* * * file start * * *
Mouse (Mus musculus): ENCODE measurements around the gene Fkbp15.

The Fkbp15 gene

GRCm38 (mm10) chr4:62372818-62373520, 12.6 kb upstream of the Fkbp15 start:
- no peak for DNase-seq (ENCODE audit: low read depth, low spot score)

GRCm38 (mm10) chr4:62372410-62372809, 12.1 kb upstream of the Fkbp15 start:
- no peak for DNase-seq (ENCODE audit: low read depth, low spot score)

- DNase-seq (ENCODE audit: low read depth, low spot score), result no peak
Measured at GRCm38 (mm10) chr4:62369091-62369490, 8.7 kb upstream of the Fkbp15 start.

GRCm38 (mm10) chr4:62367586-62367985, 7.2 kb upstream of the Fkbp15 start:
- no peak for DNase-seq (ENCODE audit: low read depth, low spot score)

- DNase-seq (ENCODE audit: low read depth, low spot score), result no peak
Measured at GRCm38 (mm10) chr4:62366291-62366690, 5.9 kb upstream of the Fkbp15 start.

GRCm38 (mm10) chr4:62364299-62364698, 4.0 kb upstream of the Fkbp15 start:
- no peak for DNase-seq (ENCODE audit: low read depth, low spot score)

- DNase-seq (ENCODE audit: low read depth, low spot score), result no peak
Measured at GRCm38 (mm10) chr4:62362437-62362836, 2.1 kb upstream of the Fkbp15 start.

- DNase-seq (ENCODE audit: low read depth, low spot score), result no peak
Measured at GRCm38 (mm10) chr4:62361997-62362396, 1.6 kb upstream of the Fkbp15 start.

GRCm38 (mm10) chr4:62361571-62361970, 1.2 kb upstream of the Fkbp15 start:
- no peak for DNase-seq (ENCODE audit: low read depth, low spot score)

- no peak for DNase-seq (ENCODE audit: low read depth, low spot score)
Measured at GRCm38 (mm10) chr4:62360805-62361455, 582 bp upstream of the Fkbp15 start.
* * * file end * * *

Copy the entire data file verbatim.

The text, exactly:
Mouse (Mus musculus): ENCODE measurements around the gene Fkbp15.

The Fkbp15 gene

GRCm38 (mm10) chr4:62372818-62373520, 12.6 kb upstream of the Fkbp15 start:
- no peak for DNase-seq (ENCODE audit: low read depth, low spot score)

GRCm38 (mm10) chr4:62372410-62372809, 12.1 kb upstream of the Fkbp15 start:
- no peak for DNase-seq (ENCODE audit: low read depth, low spot score)

- DNase-seq (ENCODE audit: low read depth, low spot score), result no peak
Measured at GRCm38 (mm10) chr4:62369091-62369490, 8.7 kb upstream of the Fkbp15 start.

GRCm38 (mm10) chr4:62367586-62367985, 7.2 kb upstream of the Fkbp15 start:
- no peak for DNase-seq (ENCODE audit: low read depth, low spot score)

- DNase-seq (ENCODE audit: low read depth, low spot score), result no peak
Measured at GRCm38 (mm10) chr4:62366291-62366690, 5.9 kb upstream of the Fkbp15 start.

GRCm38 (mm10) chr4:62364299-62364698, 4.0 kb upstream of the Fkbp15 start:
- no peak for DNase-seq (ENCODE audit: low read depth, low spot score)

- DNase-seq (ENCODE audit: low read depth, low spot score), result no peak
Measured at GRCm38 (mm10) chr4:62362437-62362836, 2.1 kb upstream of the Fkbp15 start.

- DNase-seq (ENCODE audit: low read depth, low spot score), result no peak
Measured at GRCm38 (mm10) chr4:62361997-62362396, 1.6 kb upstream of the Fkbp15 start.

GRCm38 (mm10) chr4:62361571-62361970, 1.2 kb upstream of the Fkbp15 start:
- no peak for DNase-seq (ENCODE audit: low read depth, low spot score)

- no peak for DNase-seq (ENCODE audit: low read depth, low spot score)
Measured at GRCm38 (mm10) chr4:62360805-62361455, 582 bp upstream of the Fkbp15 start.